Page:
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STUDENT BLOG

How can student nurses develop their clinical assessment skills?

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As I was researching my last essay I came across a lot of literature arguing that assessment is the fundamental basis of mental health nursing.

Natalie Moore

It’s the activity that mental health nurses spend the most time doing, which makes sense as it allows us to plan therapeutic interventions. The general consensus was that assessment skills are developed with nursing experience. Other than that, it was very vague. How exactly do nurses develop these skills?

Further difficulty lies in the fact that mental health assessment can be very subjective. It’s easy to see if somebody’s pulse is fast or if their blood pressure is low, but it’s not as easy to assess whether somebody’s mental state is deteriorating or not.

This is where a nurse’s experience and knowledge is crucial in making a decision and why observing assessments is such an important learning experience.

Sometimes I was concerned that I wasn’t actively doing anything but as I progress through my course I can now recognise things I have picked up from observing my mentors.

When I’ve observed assessments I’ve asked my mentors which framework they use and more often than not they don’t use a specific one. Their questions are guided by the individual patient and their own experiences instead. I’ve only seen particular frameworks used twice in practice and it seems to be clustering tools than are standardised rather than the assessment itself. At this stage in my nursing career I find this a bit daunting as I worry that I won’t know what to say or I’ll forget something important.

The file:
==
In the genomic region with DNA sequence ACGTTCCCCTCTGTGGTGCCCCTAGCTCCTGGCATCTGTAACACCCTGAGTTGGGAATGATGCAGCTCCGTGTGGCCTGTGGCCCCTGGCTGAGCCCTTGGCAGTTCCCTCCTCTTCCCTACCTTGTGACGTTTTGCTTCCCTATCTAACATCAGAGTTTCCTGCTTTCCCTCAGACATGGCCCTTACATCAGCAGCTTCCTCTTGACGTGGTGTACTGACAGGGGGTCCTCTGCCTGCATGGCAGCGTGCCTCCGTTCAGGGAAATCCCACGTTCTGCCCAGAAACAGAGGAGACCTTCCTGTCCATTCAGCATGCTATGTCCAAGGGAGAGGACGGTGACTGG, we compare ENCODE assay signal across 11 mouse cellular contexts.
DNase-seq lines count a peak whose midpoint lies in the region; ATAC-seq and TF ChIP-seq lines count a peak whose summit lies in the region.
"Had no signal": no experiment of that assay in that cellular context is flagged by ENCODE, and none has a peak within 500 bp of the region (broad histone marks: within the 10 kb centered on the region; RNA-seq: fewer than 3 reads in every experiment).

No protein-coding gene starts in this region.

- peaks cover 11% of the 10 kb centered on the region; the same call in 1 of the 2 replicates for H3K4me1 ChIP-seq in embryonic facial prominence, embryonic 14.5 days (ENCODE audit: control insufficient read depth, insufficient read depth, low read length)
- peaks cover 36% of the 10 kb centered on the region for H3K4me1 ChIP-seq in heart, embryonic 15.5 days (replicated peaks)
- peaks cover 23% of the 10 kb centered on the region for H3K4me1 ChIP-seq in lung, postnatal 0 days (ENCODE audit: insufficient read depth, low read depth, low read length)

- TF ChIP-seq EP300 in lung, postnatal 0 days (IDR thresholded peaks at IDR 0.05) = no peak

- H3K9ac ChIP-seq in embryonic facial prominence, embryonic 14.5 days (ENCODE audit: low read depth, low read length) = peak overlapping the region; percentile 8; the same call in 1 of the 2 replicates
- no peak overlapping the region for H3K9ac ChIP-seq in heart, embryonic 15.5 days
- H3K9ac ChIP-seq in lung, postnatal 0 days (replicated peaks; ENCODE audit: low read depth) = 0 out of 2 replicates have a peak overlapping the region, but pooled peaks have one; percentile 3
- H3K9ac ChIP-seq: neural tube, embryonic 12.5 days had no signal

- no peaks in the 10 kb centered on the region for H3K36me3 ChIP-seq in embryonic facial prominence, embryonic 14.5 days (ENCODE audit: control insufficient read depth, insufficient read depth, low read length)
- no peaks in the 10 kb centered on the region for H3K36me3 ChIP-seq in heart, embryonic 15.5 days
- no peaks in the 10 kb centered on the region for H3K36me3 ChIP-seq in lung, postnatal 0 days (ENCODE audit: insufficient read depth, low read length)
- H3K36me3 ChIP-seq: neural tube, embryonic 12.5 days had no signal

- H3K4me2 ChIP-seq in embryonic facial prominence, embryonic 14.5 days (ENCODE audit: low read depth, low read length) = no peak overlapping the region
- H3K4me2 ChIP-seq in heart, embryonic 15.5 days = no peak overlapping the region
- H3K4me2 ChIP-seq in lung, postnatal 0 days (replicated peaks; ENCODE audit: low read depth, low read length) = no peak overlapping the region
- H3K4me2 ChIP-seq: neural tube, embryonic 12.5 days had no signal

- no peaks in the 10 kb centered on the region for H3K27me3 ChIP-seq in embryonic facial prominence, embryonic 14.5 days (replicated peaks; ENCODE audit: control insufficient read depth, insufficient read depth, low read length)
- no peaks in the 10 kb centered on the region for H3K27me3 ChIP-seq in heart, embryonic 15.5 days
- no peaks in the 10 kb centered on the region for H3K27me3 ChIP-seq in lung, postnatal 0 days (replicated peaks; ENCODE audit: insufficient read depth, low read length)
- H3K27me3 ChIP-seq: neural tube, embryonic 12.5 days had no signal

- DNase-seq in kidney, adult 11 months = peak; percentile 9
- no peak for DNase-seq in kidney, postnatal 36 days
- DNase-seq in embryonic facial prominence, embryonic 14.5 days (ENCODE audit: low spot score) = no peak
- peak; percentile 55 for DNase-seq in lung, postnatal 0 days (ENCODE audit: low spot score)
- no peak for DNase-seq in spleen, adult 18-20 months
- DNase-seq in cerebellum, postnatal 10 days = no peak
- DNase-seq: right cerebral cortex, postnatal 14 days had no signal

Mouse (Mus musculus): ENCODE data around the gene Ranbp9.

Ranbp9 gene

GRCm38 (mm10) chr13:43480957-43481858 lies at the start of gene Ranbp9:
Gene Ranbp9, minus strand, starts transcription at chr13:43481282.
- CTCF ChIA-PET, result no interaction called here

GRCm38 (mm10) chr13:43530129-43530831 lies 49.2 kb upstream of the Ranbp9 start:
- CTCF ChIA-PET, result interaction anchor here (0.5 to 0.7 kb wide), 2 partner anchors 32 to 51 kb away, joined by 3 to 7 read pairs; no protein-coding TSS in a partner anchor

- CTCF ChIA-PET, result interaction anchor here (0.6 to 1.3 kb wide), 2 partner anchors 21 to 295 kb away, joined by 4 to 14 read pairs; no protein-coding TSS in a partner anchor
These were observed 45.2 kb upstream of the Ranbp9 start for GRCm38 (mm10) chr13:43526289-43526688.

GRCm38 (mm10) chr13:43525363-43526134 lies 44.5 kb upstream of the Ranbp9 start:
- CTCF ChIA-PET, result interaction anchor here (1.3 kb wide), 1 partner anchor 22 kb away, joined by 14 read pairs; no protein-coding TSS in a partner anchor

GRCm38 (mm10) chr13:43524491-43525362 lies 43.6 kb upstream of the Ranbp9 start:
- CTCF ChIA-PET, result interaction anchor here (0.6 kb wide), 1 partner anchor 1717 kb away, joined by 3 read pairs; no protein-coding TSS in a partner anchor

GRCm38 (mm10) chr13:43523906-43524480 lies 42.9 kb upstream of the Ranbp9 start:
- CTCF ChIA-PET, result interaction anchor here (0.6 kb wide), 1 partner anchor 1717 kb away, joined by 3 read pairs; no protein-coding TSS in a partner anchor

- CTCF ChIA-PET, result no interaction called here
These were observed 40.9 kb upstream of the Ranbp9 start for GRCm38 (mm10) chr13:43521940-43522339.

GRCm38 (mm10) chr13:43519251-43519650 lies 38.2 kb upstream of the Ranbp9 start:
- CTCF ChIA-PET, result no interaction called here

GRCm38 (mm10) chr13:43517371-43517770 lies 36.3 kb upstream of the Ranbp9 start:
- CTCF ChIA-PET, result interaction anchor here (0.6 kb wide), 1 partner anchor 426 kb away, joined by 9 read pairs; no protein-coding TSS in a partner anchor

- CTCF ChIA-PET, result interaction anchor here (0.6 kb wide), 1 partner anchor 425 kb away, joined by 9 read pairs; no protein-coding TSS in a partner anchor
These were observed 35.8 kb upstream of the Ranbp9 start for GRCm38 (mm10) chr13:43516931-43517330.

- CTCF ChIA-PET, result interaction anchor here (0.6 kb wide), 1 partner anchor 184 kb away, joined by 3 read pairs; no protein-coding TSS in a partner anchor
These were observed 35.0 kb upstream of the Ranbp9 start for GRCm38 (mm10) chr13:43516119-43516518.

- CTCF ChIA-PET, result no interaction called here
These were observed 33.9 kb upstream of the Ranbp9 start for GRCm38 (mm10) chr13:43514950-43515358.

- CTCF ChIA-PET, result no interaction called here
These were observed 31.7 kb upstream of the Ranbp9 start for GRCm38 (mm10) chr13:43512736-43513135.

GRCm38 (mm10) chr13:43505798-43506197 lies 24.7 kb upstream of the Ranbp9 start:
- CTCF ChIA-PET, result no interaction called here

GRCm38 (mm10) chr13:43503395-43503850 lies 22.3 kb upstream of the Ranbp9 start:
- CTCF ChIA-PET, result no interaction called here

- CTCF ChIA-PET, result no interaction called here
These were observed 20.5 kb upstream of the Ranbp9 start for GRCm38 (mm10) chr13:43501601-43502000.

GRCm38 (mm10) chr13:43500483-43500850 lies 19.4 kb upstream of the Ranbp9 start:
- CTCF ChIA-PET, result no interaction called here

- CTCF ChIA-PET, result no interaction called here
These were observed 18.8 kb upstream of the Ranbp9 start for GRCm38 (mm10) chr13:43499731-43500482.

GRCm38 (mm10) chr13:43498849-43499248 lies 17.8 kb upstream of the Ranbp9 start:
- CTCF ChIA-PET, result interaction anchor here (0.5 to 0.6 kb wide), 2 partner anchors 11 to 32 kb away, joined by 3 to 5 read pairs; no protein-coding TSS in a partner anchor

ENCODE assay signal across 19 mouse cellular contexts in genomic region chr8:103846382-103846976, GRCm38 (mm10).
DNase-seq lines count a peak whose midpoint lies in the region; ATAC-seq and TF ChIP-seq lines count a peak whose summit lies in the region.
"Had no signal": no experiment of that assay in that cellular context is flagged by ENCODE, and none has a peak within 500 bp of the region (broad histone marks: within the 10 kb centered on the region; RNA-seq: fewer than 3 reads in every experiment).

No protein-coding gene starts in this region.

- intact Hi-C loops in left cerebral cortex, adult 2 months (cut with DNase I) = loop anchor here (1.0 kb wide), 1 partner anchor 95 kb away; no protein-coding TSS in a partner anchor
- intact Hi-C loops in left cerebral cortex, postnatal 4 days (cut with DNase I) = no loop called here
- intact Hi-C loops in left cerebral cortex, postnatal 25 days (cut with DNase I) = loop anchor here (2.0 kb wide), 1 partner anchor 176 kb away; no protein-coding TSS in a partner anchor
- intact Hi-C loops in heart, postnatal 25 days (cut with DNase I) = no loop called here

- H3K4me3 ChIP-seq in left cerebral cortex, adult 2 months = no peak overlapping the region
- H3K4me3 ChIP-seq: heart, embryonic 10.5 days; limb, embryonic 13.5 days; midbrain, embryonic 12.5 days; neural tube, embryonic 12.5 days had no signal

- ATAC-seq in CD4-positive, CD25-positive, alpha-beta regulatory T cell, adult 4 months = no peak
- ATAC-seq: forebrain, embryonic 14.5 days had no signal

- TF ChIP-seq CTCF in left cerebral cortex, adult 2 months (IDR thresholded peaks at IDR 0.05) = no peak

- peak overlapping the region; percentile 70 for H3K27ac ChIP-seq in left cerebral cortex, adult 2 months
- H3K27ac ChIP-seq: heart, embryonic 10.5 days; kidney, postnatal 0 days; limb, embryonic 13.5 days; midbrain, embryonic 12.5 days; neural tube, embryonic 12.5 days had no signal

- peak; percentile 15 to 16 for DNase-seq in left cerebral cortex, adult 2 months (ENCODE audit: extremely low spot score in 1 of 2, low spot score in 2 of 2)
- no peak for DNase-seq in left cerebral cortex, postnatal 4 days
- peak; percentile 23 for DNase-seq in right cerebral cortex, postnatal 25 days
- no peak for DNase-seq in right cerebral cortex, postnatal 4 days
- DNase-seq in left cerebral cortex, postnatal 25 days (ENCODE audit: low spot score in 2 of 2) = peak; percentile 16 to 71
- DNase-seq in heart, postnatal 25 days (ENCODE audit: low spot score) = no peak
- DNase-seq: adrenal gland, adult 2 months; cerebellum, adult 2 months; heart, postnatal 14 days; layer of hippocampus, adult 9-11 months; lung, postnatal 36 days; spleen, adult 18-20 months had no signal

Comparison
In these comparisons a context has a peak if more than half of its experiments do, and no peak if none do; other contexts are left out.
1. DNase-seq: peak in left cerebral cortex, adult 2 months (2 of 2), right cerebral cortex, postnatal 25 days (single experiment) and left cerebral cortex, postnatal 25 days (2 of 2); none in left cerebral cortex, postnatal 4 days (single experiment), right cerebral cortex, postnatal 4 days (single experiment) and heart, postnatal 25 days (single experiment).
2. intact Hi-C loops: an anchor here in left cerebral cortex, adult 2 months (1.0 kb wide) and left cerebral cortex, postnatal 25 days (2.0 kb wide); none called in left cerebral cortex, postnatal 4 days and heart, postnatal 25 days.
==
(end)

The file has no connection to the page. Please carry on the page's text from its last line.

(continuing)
Whilst observing assessments is important I think the best way to develop your skills is to get involved. On my current placement I have made it my objective to take a more active role in assessments so that I feel more comfortable and confident with them. Pushing myself out of my comfort zone was scary at first but I was so happy the first time I was able to assess a patient without second-guessing myself.

Natalie Moore is a student mental health nurse and Student Nursing Times editor for mental health nursing.

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